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Porter’s Five Forces

Seat Time: 12 min

Porter’s Five Forces analysis is a framework that helps analyzing the level of competition within a certain industry. It is especially useful when starting a new business or when entering a new industry sector. According to this framework, competitiveness does not only come from competitors. Rather, the state of competition in an industry depends on five basic forces: threat of new entrants, bargaining power of suppliers, bargaining power of buyers, threat of substitute products or services, and existing industry rivalry. The collective strength of these forces determines the profit potential of an industry and thus its attractiveness. If the five forces are intense (e.g. airline industry), almost no company in the industry earns attractive returns on investments. If the forces are mild however (e.g. softdrink industry), there is room for higher returns. Each force will be elaborated on below with the aid of examples from the airline industry to illustrate the usage.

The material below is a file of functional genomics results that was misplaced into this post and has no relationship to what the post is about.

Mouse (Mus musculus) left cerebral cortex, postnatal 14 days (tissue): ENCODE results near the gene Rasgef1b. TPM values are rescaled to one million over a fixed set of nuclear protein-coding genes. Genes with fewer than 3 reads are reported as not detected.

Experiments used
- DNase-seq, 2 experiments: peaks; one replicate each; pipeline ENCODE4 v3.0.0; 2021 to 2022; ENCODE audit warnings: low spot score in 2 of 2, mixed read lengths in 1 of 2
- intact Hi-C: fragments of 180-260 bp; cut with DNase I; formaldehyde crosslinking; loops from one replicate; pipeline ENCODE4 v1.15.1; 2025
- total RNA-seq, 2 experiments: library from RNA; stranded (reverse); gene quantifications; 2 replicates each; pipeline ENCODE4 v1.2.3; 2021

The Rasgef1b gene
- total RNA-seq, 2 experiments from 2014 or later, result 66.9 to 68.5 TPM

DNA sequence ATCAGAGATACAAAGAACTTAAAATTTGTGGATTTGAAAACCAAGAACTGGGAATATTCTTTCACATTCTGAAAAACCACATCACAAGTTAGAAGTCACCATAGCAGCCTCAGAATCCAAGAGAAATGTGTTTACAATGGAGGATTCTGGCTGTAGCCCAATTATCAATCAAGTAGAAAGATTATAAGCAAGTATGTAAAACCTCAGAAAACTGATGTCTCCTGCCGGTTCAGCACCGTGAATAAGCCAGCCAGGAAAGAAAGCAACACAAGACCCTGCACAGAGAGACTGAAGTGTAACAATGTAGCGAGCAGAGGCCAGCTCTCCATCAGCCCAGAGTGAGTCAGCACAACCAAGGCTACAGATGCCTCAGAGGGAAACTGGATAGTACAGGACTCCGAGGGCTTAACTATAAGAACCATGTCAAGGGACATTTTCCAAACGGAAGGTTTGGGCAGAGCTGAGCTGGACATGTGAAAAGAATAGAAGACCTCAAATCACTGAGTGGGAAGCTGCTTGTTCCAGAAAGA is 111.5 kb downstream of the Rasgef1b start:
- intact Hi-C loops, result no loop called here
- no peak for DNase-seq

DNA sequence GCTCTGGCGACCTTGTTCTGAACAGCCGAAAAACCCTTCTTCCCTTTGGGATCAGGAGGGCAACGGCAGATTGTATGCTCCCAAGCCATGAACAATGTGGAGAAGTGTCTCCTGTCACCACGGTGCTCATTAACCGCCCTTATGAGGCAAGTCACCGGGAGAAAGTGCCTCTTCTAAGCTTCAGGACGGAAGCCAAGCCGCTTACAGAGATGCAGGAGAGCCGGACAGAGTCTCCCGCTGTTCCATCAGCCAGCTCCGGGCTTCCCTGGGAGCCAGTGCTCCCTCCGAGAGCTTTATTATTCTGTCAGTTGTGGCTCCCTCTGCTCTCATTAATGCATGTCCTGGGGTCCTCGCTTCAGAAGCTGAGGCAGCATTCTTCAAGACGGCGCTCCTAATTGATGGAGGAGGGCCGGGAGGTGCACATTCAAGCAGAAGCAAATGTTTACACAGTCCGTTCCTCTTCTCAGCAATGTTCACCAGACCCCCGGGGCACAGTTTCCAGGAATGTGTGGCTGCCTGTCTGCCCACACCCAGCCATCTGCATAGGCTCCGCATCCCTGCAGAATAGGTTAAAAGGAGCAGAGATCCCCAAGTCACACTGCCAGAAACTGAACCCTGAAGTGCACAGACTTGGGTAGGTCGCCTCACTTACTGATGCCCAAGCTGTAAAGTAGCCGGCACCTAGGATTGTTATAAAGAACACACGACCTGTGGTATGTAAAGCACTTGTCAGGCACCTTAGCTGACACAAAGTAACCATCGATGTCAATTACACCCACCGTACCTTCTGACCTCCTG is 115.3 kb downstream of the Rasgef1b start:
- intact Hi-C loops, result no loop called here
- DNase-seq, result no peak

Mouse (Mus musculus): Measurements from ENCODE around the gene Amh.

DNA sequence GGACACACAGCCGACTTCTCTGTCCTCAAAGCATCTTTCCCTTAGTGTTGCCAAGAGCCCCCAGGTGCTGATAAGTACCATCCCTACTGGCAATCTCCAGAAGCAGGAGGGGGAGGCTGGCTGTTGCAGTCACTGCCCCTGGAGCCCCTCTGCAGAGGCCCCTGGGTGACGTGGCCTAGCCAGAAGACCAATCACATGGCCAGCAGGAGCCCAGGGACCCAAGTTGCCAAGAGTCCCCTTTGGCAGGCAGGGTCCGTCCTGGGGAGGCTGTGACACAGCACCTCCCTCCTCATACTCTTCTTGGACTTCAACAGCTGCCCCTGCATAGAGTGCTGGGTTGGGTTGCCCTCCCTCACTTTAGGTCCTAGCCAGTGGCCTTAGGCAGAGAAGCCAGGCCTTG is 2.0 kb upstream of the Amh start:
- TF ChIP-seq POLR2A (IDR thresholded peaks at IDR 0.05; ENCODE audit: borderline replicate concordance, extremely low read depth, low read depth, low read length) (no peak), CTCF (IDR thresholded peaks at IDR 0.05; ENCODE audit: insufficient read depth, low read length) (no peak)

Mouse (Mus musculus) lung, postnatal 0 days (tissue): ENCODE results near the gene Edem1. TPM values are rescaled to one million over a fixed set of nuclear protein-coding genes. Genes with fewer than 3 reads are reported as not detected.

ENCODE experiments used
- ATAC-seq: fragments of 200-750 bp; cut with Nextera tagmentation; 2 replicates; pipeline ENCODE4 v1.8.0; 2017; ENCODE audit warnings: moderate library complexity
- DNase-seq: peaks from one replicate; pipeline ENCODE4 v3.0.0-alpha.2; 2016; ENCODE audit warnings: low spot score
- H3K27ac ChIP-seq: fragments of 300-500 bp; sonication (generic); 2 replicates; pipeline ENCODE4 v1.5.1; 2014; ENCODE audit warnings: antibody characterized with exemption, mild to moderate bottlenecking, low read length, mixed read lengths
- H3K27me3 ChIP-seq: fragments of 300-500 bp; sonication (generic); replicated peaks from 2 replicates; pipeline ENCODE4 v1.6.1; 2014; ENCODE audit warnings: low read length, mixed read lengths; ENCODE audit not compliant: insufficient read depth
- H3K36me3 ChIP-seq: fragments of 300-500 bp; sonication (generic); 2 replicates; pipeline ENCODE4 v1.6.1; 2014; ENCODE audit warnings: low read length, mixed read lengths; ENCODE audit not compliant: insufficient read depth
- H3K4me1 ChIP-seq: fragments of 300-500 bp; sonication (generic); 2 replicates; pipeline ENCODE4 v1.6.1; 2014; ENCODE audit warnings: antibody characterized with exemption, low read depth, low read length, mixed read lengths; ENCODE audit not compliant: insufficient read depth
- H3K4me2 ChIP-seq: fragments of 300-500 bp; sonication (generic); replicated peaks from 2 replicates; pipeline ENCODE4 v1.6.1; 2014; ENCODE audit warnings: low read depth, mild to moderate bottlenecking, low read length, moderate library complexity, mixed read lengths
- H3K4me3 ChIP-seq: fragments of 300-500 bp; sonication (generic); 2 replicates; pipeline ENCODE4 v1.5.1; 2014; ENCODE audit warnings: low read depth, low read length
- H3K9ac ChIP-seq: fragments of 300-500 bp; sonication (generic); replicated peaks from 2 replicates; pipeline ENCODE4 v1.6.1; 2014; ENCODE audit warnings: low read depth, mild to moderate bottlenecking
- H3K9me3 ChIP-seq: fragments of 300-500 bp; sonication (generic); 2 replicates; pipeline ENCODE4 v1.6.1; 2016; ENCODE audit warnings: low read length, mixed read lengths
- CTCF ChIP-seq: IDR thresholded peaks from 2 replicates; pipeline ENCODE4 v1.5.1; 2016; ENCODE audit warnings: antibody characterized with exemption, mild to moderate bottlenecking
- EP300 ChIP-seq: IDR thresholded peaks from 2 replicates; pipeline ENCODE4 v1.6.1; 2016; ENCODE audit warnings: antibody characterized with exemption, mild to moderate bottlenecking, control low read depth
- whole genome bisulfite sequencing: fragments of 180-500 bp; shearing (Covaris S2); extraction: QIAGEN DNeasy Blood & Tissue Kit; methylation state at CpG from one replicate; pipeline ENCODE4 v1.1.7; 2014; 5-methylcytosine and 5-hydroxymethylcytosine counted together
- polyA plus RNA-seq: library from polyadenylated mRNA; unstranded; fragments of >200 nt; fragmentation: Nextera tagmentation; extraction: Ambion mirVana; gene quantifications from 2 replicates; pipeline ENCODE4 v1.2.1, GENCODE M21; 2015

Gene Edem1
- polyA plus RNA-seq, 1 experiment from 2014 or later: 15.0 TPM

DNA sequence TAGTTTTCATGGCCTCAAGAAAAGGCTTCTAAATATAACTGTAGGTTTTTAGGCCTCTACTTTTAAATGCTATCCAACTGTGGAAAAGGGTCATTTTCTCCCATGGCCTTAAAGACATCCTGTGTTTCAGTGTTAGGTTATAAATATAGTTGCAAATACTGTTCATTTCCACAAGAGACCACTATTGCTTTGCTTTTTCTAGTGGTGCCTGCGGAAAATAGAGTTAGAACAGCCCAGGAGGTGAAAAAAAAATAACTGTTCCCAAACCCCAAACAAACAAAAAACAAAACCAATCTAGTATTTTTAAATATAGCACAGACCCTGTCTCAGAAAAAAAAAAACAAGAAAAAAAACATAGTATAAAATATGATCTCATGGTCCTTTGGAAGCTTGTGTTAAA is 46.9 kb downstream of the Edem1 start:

Figure 1: Five Forces Model

Threat of new entrants

New entrants in an industry bring new capacity and the desire to gain market share. The seriousness of the threat depends on the barriers to enter a certain industry. The higher these barriers to entry, the smaller the threat for existing players. Examples of barriers to entry are the need for economies of scale, high customer loyalty for existing brands, large capital requirements (e.g. large investments in marketing or R&D), the need for cumulative experience, government policies, and limited access to distribution channels. More barriers can be found in the table below.